Introduction: Evidence continues to mount indicating that endogenous sex hormones (eg, progesterone and estradiol) play a significant role in smoking-related outcomes. Although approximately one out of four premenopausal smokers use oral contraceptives (OCs), which significantly alter progesterone and estradiol levels, relatively little is known about how OCs may influence smokingrelated outcomes. Thus, the goal of this review article is to describe the state of the literature and offer recommendations for future directions. Methods: In March 2017, we searched seven databases, with a restriction to articles written in English, using the following keywords: nicotine, smoker(s), smoking, tobacco, cigarettes, abstinence, withdrawal, and craving(s). We did not restrict on the publication date, type, or study design. Results: A total of 13 studies were identified. Three studies indicated faster nicotine metabolism in OC users compared to nonusers. Five of six laboratory studies that examined physiological stress response noted heightened response in OC users compared to nonusers. Three studies examined cessation-related symptomatology (eg, craving) with mixed results. One cross-sectional study observed greater odds of current smoking among OC users, and no studies have explored the relationship between OC use and cessation outcomes. Conclusions: Relatively few studies were identified on the role of OCs in smoking-related outcomes. Future work could explore the relationship between OC use and mood, stress, weight gain, and brain function/connectivity, as well as cessation outcomes. Understanding the role of OC use in these areas may lead to the development of novel smoking cessation interventions for premenopausal women. Implications: This is the first review of the relationship between oral contraceptives (OCs) and smoking- related outcomes. The existing literature suggests that the use of OCs is related to increased nicotine metabolism and physiological stress response. However, the relationship between OC use and smoking-related symptoms (eg, craving) is mixed. Further, no published data were available on OC use and smoking cessation outcomes. Therefore, we recommend additional research be conducted to characterize the relationship between OC use and smoking cessation outcomes, perhaps as a function of the effect of OC use on mood, stress, weight gain, and brain function/connectivity.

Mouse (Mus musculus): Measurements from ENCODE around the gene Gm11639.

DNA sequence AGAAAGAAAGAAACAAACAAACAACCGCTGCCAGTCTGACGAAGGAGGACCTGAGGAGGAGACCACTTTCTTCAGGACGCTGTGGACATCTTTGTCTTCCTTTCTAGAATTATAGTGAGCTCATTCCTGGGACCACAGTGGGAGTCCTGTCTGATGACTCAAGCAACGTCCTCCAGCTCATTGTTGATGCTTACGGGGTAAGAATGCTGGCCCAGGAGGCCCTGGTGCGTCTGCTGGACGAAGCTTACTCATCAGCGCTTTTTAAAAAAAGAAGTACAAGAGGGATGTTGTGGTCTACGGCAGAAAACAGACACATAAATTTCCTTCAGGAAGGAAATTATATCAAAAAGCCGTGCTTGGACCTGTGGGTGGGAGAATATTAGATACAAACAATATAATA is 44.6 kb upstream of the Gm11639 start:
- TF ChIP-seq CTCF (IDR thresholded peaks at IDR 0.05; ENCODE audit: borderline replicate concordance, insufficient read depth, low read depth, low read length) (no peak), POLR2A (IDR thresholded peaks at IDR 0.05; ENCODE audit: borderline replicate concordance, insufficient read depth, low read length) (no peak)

ASJC Scopus subject areas
- Public Health, Environmental and Occupational Health